I refuse to thank a politician for a poor job | Opinion

I’m not the type to accept being asked to do something that I don’t agree with or feel comfortable with.

You know what I’m talking about – that inner voice in your head screaming “don’t do it” no matter what “that”.

So when people tell me that I have to be politically correct, or refrain from criticizing an elected official who does not do his job, I normally do not respond well.

Lately I’ve been annoyed with ads telling me I should pick up the phone and call politician A or politician B and tell them they were doing a great job.

Oh good? After everything we’ve been through in America for the past two years, I can’t think of a single politician who deserves a thank-you phone call.

No. Most politicians – both Democrats and Republicans – have received their fair share of criticism over the past two years, and some more than others.

Most of the people I speak to are not happy with the way things have been handled during our pandemic which is now 19 months old.

If I bother to pick up the phone and call a Washington lawmaker, I don’t think I’m going to thank him for a job well done. Far from there. Instead, I will highlight everything that has been done wrong over the past two years and how Lawmaker A or Lawmaker B has disappointed their constituents at home.

So no, despite how many of these ads I see, I’m not going to pick up the phone and applaud a lawmaker because he or she voted a certain way on a certain issue.


These days, it is increasingly difficult for journalists to have one-on-one interviews with lawmakers. I think they realize that their constituents back home are not happy with the way things are going in Washington and are often hoping to avoid the tough questions.

It wasn’t always like that.

Years ago, I have memories of informal conversations with prominent lawmakers.

Two old school Democrats come to mind.

I probably had quite a few conversations years ago with Nick Joe Rahall, a Democrat who represented West Virginia’s Third Congressional District for nearly three decades in the United States House of Representatives.

Rahall had a good memory and never forgot my name. I enjoyed it. He also knew that every time I called it was normally to discuss an issue relating to Mercer and McDowell counties.

Another politician who proved approachable was Governor Bob Wise. I remember one time he and I had a long, casual conversation in downtown Welch. Of course, it started out as an interview at first, but it was also just two people chatting in a casual setting. It’s not everyday that you can pull the proverbial breeze with a governor through the streets of downtown Welch.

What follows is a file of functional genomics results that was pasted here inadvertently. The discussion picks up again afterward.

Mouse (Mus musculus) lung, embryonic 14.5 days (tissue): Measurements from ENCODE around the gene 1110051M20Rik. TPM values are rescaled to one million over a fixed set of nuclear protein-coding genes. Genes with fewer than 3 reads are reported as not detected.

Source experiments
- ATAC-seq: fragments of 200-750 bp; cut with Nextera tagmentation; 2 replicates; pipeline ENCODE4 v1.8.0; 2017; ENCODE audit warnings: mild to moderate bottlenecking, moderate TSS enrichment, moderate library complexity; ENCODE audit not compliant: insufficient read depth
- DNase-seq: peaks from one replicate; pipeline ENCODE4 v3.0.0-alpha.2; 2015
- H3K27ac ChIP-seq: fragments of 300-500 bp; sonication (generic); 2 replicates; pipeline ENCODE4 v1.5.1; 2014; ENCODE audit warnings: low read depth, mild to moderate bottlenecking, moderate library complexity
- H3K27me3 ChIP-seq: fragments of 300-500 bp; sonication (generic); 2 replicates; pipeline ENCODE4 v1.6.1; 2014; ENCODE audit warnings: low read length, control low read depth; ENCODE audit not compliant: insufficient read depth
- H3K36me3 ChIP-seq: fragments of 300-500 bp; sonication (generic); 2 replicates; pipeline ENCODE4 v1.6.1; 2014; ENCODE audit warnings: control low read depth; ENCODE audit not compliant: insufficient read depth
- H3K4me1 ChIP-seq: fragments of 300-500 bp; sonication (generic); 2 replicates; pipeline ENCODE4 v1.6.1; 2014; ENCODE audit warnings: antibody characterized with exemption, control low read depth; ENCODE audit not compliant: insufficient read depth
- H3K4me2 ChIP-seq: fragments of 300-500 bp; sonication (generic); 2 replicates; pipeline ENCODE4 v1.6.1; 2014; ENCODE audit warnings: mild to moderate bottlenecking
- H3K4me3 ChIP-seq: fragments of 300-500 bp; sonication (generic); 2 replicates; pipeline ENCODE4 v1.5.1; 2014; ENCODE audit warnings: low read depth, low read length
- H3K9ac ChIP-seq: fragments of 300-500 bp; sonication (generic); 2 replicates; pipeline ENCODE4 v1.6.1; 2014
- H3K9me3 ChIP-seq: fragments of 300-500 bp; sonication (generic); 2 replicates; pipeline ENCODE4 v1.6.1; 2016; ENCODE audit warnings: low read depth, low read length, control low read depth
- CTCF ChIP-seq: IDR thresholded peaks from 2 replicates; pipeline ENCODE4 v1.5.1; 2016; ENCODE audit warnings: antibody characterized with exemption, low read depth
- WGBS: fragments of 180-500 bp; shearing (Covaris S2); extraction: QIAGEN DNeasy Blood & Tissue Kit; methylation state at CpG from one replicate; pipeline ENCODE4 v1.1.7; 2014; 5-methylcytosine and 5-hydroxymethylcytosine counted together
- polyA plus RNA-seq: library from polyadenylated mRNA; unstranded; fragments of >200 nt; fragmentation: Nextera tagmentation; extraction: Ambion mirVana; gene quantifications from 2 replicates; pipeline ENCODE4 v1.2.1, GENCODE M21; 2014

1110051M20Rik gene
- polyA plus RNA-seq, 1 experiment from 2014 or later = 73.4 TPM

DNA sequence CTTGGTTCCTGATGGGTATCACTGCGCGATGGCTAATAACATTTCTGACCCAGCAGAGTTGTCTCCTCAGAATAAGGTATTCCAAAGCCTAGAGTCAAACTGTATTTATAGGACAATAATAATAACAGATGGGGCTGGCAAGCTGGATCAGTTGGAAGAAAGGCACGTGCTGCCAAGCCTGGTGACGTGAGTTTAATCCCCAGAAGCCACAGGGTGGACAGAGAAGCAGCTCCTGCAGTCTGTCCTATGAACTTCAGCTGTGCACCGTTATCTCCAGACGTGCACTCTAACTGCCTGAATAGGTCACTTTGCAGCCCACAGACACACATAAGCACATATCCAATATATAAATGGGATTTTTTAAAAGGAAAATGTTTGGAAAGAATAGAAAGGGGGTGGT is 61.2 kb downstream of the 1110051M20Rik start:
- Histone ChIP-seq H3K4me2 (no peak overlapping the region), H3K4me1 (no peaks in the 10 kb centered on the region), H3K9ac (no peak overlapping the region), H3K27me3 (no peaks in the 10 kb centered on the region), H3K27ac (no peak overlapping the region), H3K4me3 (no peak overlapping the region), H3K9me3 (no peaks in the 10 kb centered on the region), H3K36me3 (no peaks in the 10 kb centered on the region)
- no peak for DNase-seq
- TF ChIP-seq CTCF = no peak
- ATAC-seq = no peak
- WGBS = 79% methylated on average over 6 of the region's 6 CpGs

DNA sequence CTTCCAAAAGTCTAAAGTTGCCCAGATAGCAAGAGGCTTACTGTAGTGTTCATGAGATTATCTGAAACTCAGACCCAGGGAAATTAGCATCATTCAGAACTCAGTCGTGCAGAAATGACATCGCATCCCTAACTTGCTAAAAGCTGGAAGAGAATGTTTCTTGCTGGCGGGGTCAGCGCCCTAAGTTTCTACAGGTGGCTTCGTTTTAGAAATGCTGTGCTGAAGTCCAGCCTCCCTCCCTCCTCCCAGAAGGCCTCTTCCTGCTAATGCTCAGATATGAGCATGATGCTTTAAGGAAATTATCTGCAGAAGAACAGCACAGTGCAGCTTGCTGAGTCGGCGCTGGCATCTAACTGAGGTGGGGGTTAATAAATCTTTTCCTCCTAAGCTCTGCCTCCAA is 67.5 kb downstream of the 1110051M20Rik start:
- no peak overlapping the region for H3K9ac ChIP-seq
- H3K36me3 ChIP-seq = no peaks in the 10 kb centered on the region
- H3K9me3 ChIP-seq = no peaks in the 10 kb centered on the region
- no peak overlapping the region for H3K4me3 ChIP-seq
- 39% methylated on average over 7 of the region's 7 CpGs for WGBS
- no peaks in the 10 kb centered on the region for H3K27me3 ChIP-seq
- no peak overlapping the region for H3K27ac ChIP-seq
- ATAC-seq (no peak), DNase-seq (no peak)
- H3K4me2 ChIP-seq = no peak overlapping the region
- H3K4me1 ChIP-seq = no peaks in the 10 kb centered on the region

At the time, West Virginia was a strongly Democratic state and most of the politicians I interacted with in my daily work were Democrats.

Tim Kaine was also accessible for a while when he was governor of Virginia, and I remember working on a story years ago where we were able to reunite Kaine as governor of Virginia and Joe Manchin as governor. from West Virginia for a unique interview. and a photo op to celebrate the completion of a long-planned 765 Kv power system upgrade in the region.

Recently I remembered a story I wrote years ago that resulted in a somewhat angry phone call to the newsroom of then Governor Joe Manchin. I don’t remember all of the details of that phone call other than the fact that Manchin was not very happy with an article that criticized highway tolls.

Flash forward until today. Some things have changed, some have not.

Toll roads are still a problem for residents of the area and still deserve editorial criticism. West Virginia is no longer a strongly democratic state. It is now a strongly republican state, with Manchin being the last Democrat standing at the state level.

Manchin is not so easily accessible now. In fact, getting a one-on-one interview with the Senior Senator from West Virginia is difficult.

I know that with COVID, it’s not easy for lawmakers to visit the newspapers regularly as they have in the past, but phone interviews are always easy to do.

The last time I spoke to Tim Kaine was on the phone in 2016, after he was selected as Hillary Clinton’s running mate for her 2016 presidential bid. It was a quick phone call and cordial he spent in the newsroom while traveling through the Southwestern Virginia area. During that phone call, Kaine recalled a previous visit to the newsroom where he discussed at length the prescription drug abuse crisis in the region with me and editor Samantha Perry. ,

The other Charles in the newsroom, we call him “Charlie,” was able to participate in regular media calls with US Senator Shelly Moore Capito, RW.Va., which is certainly helpful. Most of us have also had in-person and phone conversations with easy-to-work Republican Congressman Morgan Griffith.

I also understand that Republican MP Carol Miller is expected to host a panel discussion tonight in Princeton on how the community is recovering from the pandemic. She is a legislator whom I have not yet met in person.

I, and other journalists, are always ready and willing to speak to any lawmaker or elected official. Yet I am not going to pick up the phone after work and say “thank you” to a legislator just because a paid advertisement by a political action committee tells me to do so.

No. I will not do that. And I don’t know a lot of people who will.

Charles Owens is the editor of the Daily Telegraph. Contact him at [email protected]

Comments are closed.